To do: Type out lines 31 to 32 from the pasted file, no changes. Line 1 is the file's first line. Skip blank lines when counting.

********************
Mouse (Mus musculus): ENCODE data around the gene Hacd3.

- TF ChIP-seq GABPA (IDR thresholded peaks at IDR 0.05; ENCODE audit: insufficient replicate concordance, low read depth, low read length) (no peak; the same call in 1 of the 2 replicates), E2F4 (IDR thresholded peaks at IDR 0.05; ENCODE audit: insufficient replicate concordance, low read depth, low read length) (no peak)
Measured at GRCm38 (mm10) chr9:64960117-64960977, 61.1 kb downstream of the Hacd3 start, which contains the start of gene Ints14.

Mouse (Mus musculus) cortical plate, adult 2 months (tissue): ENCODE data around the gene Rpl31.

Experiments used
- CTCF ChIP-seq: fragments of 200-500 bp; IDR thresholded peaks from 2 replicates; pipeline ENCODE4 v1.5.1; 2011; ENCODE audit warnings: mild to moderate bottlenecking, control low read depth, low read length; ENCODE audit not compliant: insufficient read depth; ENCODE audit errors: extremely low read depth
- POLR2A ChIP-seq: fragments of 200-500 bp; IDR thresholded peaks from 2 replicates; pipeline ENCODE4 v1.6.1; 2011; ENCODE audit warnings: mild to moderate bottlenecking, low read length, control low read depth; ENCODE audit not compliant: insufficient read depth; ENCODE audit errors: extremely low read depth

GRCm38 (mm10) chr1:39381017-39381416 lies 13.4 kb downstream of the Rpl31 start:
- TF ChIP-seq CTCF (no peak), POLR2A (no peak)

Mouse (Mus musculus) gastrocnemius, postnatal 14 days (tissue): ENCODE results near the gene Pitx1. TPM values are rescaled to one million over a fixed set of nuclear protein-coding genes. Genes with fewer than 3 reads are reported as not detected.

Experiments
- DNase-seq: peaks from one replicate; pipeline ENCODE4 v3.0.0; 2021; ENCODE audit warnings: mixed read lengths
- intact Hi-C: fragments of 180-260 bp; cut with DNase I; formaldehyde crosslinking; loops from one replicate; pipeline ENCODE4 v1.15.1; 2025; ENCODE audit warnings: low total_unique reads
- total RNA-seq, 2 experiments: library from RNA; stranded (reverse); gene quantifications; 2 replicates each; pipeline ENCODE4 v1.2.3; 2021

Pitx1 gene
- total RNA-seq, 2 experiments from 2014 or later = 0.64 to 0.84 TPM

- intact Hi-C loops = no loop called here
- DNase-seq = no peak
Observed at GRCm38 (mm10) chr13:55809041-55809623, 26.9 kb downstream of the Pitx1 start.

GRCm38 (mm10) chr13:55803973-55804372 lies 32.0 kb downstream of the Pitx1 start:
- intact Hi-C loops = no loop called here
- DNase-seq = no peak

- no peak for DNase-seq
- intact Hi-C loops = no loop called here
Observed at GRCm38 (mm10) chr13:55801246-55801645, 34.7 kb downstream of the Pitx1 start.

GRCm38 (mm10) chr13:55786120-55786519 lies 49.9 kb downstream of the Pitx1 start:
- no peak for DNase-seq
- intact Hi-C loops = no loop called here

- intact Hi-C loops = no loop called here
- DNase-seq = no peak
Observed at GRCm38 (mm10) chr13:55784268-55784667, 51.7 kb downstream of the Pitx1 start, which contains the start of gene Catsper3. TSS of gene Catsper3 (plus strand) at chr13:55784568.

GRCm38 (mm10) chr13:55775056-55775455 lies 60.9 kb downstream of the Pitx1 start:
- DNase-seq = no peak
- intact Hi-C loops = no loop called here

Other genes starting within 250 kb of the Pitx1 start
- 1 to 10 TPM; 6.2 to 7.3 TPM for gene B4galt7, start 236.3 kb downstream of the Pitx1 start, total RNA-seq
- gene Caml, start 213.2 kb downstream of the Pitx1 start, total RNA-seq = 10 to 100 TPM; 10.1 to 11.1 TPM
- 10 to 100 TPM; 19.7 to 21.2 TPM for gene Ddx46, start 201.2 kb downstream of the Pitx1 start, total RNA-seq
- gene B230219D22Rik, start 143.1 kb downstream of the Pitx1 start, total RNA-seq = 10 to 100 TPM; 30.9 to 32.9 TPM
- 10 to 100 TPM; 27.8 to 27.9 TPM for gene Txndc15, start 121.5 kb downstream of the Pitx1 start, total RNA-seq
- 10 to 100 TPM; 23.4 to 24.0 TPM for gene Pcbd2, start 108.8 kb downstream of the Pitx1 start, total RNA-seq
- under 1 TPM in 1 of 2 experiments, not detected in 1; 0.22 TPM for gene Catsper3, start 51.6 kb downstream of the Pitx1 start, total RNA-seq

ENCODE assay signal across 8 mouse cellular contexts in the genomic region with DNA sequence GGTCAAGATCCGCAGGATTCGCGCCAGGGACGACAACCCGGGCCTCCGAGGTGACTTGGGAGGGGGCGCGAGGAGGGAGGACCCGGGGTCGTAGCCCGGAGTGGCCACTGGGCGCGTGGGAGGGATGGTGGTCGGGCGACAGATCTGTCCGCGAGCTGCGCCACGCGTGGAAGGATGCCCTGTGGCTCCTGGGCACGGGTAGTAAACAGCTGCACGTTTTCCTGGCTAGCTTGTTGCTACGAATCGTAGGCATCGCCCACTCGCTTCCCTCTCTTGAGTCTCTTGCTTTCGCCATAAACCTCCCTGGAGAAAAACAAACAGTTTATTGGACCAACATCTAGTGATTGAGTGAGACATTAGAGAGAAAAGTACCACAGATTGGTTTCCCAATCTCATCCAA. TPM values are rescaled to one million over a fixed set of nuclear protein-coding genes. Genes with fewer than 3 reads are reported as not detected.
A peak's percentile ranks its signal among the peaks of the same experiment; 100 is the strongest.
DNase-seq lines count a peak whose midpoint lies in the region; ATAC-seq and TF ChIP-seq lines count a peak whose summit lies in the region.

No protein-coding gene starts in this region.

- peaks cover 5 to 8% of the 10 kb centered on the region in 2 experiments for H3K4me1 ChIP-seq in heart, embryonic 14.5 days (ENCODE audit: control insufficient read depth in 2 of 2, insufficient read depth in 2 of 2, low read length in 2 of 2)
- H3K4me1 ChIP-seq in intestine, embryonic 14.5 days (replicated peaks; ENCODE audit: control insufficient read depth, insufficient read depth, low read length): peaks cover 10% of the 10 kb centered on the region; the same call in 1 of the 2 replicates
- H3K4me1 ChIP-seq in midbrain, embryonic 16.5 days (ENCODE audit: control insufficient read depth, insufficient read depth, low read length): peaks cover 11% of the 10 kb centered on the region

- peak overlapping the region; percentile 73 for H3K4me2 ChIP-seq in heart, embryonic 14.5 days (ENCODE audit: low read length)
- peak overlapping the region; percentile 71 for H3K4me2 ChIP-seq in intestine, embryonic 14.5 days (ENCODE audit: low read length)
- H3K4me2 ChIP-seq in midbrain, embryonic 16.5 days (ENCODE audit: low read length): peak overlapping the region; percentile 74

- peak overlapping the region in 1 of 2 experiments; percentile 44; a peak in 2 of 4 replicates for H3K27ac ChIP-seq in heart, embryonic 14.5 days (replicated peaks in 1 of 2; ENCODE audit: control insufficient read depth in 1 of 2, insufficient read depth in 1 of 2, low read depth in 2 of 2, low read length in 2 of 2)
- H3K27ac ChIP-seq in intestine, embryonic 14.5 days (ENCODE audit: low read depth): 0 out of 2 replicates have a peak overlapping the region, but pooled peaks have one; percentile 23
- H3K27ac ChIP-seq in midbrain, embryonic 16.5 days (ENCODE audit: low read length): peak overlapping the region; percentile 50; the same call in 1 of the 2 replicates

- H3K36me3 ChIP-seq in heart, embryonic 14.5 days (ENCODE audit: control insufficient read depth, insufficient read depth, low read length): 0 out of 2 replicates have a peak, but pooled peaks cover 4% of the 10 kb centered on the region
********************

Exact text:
Observed at GRCm38 (mm10) chr13:55784268-55784667, 51.7 kb downstream of the Pitx1 start, which contains the start of gene Catsper3. TSS of gene Catsper3 (plus strand) at chr13:55784568.

GRCm38 (mm10) chr13:55775056-55775455 lies 60.9 kb downstream of the Pitx1 start: